4. #4
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    hi doug,
    you hit a nail on the head.
    I AGREE 100%.
    too much sodas. Water got replaced by sodas and that is one of the main reasons for the teen health issues recently.

  5. #5
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    I totally agree, Mr Peaberry (Doug?),

    what makes me so angry is, that industry uses our kids as targets when the sponsor college events or the cool teen-sports like surfing, snowboarding, etc. and making it look like, that energy drinks and power bars are cool!
    And the big coffee chains are not better. I would assume that teenagers won't go to SB and co so often in there lunch breaks or after school if they only served coffee.

    But all their fancy caramel lattes, etc. where you cannot even taste coffee at all, still have a complete shot of espresso in it that counts for about 150 mg caffeine (not even thinking about the sugar).

    So it's not just a "little" too much caffeine, it's crazy: two, three cans of soda, plus an SB-coffee drink at lunch and after school, an iced tea at McD with your lunch (32 oz sweet tea at McD has 100 mg of caffeine!!) and you consumed about 350-400 mg of caffeine. While there's no recommendation, teenagers should not consume more than 100 mg/per day!

    But as you have already said, Doug, where does it start and where does it end. Sugar, Salt, Fat, now Caffeine.
    Is there even a way to live a healthy live at all?

  6. #6
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    I agree with ensoluna: "Considering their age and metabolism, [teenagers] should be jumping up and down WITHOUT any caffeine."

    However, there has been a lot of talk about caffeine and not about coffee. It's true that the amount of sugar and caffeine in other drinks is a major cause for concern. But bashing other caffeinated drinks doesn't strengthen the argument for allowing teens and pre-teens to consume coffee. The bottom line is that drinking caffeinated coffee might disrupt your kids sleeping patterns, and less sleep for your kids means worse performance in school and other activities.

    A funny side story: The old wives' tale goes that drinking coffee will make you short. A 9 year old kid I coached at a camp once was upset about this, saying it didn't make any sense. But I argued that if less sleep means less growth, then coffee could make you short. That kid said he was willing to take the risk of losing a quarter of a centimeter :P

    As for decaf coffee, I hear that the quality of taste is significantly reduced (maybe something like Diet Coke vs. Coke). However, this is a really broad statement; I'm still trying to decide. But if your goal is to educate your kids in the variety of coffee, decaf may not be an option. Also, my reading suggested that there is a not-so-good cholesterol produced by the decaffeination process. Not sure how sound that research is, but it might be something to consider.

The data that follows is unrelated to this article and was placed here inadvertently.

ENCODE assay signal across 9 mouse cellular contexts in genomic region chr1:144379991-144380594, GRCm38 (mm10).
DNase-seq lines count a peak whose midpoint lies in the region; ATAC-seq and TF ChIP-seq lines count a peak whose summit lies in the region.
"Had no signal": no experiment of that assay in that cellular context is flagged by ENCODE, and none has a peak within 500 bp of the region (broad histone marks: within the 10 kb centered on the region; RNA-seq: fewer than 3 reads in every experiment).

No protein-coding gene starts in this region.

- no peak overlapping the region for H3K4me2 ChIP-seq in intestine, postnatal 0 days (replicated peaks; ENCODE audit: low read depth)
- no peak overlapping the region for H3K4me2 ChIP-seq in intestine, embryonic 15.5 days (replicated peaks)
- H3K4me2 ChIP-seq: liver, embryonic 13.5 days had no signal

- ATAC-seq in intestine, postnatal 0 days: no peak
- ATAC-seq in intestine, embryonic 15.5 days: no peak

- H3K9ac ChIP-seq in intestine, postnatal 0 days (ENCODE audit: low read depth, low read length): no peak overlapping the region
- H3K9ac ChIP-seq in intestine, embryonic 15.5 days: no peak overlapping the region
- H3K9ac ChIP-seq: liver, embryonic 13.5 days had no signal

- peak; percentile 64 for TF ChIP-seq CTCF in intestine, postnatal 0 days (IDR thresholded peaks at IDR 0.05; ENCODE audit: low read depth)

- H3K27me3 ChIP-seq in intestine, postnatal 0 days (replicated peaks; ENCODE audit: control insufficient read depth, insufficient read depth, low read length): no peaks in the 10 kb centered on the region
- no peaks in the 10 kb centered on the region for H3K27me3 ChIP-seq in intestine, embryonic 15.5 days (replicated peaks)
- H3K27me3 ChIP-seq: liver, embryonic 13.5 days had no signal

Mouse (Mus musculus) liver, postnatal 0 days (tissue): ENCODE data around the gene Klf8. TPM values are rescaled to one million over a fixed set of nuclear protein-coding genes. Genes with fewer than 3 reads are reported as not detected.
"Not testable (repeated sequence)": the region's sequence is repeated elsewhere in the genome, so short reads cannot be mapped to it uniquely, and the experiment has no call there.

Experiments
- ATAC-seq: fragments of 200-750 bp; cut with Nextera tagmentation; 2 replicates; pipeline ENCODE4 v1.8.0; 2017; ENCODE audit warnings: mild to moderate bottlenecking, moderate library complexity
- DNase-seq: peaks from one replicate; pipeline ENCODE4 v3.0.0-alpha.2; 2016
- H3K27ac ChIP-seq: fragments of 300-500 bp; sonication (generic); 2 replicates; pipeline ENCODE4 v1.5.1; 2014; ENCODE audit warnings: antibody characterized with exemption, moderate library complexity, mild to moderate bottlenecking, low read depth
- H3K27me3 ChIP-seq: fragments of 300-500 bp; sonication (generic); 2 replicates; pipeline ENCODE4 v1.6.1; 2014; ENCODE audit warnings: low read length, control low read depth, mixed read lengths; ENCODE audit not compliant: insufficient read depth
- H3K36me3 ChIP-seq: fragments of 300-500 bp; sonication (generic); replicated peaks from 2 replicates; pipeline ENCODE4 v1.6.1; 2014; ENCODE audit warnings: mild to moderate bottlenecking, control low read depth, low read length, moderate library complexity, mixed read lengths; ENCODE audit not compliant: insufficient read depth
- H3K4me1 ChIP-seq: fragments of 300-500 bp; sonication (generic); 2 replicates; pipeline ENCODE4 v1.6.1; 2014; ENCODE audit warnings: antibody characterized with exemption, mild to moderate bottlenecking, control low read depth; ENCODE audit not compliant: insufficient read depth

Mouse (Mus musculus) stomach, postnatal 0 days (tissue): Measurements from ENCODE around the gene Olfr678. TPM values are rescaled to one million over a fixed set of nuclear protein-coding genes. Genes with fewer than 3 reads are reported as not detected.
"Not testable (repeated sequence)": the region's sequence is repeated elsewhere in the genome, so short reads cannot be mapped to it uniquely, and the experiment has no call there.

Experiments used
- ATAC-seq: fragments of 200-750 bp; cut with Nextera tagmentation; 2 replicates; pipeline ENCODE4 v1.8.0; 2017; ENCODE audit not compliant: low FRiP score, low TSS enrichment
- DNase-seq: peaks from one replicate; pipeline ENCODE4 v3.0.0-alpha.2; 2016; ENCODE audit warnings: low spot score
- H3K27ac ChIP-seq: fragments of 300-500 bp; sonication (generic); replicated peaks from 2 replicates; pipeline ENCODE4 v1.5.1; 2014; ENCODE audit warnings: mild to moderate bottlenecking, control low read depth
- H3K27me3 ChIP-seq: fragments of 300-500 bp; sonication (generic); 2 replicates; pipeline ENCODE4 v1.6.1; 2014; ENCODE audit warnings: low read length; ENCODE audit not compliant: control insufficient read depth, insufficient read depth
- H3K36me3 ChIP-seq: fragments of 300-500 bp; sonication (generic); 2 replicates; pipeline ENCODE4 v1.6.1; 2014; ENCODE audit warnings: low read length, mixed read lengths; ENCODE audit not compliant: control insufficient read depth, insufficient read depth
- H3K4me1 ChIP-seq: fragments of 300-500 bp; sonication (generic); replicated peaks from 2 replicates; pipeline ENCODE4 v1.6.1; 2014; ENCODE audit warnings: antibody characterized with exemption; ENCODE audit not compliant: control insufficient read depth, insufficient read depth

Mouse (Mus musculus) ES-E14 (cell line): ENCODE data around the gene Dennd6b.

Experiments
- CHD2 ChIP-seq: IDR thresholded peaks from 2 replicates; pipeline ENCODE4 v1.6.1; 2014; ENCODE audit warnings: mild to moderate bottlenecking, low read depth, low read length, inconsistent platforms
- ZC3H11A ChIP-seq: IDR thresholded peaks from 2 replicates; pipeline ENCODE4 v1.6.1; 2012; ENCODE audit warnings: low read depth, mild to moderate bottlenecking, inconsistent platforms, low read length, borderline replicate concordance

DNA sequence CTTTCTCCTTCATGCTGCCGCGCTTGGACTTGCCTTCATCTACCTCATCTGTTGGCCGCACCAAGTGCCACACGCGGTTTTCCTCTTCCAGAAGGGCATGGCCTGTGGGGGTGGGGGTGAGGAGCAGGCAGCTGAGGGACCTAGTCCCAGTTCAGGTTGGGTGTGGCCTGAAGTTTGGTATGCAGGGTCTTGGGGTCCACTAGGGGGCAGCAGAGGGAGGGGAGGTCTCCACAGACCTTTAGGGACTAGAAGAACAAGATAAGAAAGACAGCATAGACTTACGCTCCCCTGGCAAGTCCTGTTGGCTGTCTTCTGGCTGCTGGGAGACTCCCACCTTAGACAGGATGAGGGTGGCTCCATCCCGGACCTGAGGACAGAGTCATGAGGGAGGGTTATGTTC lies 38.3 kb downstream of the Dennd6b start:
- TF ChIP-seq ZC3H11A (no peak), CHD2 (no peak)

7. #7
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    Just to clarify what I really meant with "being tired" and blaming caffeine as the reason:

    A sign of caffeine withdrawal (when addicted) is "sleepiness" in that kind that you are very tired but still can't fall asleep.

  8. #8
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    This is a very good topic. I think a parent that focuses on caffeine consumption by their children, except in the extreme, is missing the boat on what is really the big threat for our kids, carbohydrates, especially from the high glycemic sugars. Orange juice (made from concentrate)...considered to be a healthy morning drink, is loaded with carbohydrates with all the good stuff pasteurized out of it. Add a lot of other highly processed foods with carbs like cereals, breads, muffins, etc., and it's no wonder that they had to dredge out the "It's a Small World" ride at Disneyland just to accommodate riders who are causing the boats to bottom out due to a rise in obesity since Disneyland first opened. YIKES...

  9. #9
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    all i know is that too much coffee is bad for anybody!

  10. #10
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    I have personal experience with my teen cousin who was drinking coffee and missed to drink for a day and ended up having severe headaches. That withdrawal headache is my concern


    Sent from my iPhone using Tapatalk